Forums  > Trading  > Why is native CME iceberg algo still used when MBO data helps designate?  
     
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ESMaestro


Total Posts: 141
Joined: Jun 2009
 
Posted: 2020-10-16 16:23
I know the forum has slowed, but always the first place I think of for best insight. Hope some can shed some light.

Long-time independent CME IOM/CBOT B2. Generally operate right outside the HFT spread in products like ES/ZN/UB/Bund. Since '18 VIX blowout, have found myself having to use TT's iceberg randomizing order type to enter/exit in products like ES, even at sizes as small as 20. I like to think I know my niche well, but in reality my isolation from institutional leaves me ignorant in a number of relevant areas.

ES: What are reasons large funds/traders still utilize the CME native iceberg order type when CME disseminates MBO data that allows one to reconstruct with near 100% accuracy native ice going off? Even retail traders are starting to get feeds (ex Rithmic) to glean out this info. Even though the order type is not used as much as synthetic ice (heuristic estimations), there are often tight range instances where native ice makes up a significant portion of that range of volume. Research literature I have come across estimates for ES reg session volume puts native ice @ 4%, I see upwards of 5.5%, while synthetic estimated in a wide range 5-14% of total. Are there more granular/realistic % assumptions out there from practitioners?

Is combination use of both perhaps a strategy...fire off as much synthetic ice as possible, then cap it off with native to leave a "Hi, look at me" to get less sophisticated HFT running towards your next resting synthetic ice tranche? Or those using native ice just don't care/ignorant as they are not so price sensitive? Or perhaps come to realization HFT is so good at gleaning out synthetic, it just doesn't matter?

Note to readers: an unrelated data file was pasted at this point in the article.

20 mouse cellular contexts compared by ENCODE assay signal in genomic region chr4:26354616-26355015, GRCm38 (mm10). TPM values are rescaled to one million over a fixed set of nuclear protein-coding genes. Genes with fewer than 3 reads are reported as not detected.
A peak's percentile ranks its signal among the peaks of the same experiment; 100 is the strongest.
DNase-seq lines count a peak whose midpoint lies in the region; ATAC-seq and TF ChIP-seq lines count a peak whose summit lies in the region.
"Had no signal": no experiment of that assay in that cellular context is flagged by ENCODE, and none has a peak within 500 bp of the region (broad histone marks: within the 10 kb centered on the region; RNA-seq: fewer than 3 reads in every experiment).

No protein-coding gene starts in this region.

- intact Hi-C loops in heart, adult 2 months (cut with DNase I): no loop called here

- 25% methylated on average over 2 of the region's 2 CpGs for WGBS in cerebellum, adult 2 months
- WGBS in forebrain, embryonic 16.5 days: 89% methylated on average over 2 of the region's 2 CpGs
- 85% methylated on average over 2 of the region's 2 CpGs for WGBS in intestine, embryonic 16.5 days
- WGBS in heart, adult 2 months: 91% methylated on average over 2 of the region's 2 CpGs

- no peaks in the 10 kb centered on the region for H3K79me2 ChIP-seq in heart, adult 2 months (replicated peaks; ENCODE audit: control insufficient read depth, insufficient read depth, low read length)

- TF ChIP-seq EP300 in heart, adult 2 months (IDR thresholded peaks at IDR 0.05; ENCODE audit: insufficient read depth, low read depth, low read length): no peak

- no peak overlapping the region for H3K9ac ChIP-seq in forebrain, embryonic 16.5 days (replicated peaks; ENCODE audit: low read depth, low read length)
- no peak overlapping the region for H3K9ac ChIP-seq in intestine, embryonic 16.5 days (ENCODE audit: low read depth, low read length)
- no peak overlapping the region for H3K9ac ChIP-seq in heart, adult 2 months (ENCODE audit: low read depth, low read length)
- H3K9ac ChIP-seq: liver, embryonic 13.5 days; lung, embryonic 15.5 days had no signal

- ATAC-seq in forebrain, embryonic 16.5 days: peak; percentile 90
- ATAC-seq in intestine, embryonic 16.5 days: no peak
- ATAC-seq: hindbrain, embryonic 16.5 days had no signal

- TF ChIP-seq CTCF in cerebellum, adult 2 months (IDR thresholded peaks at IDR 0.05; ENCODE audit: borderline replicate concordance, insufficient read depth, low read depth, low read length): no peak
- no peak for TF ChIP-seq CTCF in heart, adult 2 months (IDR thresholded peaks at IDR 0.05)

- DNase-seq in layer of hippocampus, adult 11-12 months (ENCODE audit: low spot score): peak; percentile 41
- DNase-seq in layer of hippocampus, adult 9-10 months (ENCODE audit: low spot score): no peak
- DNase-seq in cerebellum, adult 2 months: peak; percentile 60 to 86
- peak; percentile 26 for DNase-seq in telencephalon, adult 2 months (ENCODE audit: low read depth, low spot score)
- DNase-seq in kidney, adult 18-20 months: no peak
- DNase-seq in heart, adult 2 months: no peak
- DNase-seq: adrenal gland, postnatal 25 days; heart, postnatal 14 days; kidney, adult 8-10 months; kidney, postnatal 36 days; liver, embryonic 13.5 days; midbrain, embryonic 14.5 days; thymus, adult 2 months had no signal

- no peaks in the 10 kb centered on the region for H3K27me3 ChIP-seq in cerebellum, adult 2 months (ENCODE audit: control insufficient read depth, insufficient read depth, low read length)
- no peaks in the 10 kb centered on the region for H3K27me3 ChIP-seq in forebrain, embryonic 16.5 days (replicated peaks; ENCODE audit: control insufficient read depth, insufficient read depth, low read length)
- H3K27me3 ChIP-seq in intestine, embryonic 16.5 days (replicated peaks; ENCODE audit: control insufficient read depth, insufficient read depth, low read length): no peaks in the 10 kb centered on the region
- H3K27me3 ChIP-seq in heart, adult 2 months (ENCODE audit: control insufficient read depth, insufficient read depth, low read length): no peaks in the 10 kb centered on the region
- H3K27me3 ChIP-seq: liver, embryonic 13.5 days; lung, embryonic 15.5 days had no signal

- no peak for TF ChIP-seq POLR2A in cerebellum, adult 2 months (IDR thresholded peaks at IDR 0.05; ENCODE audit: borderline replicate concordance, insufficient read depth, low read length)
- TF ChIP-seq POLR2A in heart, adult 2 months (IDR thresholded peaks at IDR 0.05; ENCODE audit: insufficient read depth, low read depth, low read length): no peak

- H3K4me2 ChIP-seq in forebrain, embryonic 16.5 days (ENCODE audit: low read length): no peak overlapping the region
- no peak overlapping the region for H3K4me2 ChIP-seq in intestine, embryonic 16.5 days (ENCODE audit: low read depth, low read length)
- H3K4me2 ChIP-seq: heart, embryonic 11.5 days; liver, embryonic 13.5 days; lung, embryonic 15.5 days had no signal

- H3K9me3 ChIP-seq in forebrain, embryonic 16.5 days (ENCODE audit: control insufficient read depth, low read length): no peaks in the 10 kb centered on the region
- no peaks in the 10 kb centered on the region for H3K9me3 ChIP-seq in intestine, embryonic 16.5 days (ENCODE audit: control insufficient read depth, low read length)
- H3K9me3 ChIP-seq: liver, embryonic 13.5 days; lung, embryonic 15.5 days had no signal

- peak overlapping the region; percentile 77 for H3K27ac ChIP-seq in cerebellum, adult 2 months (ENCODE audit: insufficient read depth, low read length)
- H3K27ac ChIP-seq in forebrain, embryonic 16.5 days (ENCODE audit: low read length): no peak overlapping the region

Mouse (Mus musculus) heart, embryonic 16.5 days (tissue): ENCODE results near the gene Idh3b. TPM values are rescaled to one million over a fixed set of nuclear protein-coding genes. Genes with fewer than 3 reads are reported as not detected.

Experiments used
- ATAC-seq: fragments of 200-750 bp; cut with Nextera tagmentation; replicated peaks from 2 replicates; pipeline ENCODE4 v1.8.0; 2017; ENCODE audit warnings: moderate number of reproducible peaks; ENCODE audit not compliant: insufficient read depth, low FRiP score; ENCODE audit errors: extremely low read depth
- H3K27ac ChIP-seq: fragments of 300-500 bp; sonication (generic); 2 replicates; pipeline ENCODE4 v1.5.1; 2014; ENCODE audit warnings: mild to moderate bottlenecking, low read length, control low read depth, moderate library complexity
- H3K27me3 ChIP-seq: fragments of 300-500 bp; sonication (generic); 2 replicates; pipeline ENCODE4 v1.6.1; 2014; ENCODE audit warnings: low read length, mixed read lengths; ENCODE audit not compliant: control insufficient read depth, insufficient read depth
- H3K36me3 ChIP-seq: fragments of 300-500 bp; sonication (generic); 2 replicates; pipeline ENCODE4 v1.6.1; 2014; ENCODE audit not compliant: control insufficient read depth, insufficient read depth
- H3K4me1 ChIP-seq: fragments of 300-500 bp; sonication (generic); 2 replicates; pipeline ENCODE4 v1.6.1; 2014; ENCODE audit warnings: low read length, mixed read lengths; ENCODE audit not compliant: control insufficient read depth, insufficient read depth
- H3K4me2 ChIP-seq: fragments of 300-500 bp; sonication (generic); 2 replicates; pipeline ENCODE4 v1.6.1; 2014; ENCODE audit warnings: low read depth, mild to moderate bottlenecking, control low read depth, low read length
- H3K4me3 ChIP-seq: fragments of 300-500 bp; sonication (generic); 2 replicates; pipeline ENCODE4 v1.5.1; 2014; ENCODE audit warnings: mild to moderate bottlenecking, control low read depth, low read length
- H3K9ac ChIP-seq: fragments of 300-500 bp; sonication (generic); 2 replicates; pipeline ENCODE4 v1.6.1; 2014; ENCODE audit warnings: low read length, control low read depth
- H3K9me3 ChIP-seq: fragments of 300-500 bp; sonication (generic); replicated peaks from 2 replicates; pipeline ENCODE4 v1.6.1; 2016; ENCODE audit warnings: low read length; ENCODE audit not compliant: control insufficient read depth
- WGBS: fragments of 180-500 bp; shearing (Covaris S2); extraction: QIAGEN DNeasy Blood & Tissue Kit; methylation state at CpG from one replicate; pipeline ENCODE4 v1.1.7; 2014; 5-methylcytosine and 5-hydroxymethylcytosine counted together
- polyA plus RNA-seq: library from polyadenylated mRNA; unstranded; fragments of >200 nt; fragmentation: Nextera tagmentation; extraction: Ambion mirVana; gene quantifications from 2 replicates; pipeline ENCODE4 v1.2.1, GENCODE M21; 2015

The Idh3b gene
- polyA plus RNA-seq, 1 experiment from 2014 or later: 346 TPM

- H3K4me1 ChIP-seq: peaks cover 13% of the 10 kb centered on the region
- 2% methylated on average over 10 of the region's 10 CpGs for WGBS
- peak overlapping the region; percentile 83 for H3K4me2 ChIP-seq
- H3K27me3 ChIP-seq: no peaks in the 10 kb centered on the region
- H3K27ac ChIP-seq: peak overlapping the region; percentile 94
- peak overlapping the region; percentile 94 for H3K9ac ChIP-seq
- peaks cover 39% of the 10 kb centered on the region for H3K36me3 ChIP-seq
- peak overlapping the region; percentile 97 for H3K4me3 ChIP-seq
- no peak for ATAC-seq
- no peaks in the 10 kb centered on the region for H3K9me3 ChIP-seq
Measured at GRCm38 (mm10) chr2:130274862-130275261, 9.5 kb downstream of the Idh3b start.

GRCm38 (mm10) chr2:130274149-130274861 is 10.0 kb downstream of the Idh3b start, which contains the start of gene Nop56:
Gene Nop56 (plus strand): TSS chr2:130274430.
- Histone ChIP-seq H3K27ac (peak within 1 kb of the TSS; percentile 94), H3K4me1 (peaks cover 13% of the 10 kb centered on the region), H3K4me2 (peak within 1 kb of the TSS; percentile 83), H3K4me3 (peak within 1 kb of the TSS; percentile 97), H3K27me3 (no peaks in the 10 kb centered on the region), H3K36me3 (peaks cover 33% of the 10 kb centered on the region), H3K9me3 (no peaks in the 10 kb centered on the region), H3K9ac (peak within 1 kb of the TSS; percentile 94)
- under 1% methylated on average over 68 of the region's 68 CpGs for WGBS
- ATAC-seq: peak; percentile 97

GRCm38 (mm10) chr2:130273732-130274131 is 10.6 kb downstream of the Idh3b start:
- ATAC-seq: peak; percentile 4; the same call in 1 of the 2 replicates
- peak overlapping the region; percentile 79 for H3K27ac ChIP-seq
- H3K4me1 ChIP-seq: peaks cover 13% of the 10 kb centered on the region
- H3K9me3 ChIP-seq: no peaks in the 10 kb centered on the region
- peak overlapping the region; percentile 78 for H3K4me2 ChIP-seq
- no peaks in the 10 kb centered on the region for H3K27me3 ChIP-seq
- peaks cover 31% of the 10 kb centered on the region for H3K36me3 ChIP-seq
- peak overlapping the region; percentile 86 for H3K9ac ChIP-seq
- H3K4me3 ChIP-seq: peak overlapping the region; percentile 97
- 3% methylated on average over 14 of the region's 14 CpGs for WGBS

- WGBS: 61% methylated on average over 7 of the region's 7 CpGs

EspressoLover


Total Posts: 451
Joined: Jan 2015
 
Posted: 2020-10-16 19:05
Caveat, I haven't really done much at CME for awhile. Also I never really played with iceberg orders of any type. But I would think that the biggest reason to use native ice is to gain atomic matching on the hidden liquidity.

This is important if you either don't have latency supremacy or want to interact with oversized IOC orders. For the former, the book can change state before your synthetic has time to insert its next tranche. So HFTs will tend to swipe the best liquidity before it interacts with your hidden liquidity. For IOCs even latency supremacy is insufficient, since you'll never get a chance to interact with the cancel quantity outside of the atomic matching event.

Again, I can't really tell you how *big* of an effect these things are. Certainly they have to be balanced against the very real cost of the obvious visibility that comes with native icebergs. Definitely don't throw out the Occam hypothesis that most native ice users are irrational/lazy/uninformed.

Good questions outrank easy answers. -Paul Samuelson

ESMaestro


Total Posts: 141
Joined: Jun 2009
 
Posted: 2020-10-16 20:05
Espresso, always appreciate your thoughtful input over the years. That makes great sense of it.

Feel naive for not giving more credence to CME native being matching engine side. IOC was not on my horizon.

Curious, to segway into a side topic: any order type/execution advice for someone in my spot (20-120 lot ES scalper) to remain as low profile as possible? I've been getting by "ok" using TT's synthetic ice for entry. Will display upwards of ~20%, randomized tranches remainder, never bracket child orders, and will often cross spread to fill targets on manually placed limits (if I'm seeing stable & large enough display). Have harder time getting out on TT ice as I'm occasionally too proximal to entries and underestimated HFT prediction accuracy that far out. Never had to consider these execution issues until the last few years as I'm in relative terms a small fish.

prikolno


Total Posts: 71
Joined: Jul 2018
 
Posted: 2020-10-16 21:28
I think people have a common misconception about icebergs because the term carries the connotation that it is used by large traders for liquidity taking and outdated microstructure publications are still steeped in this pre-DMA view.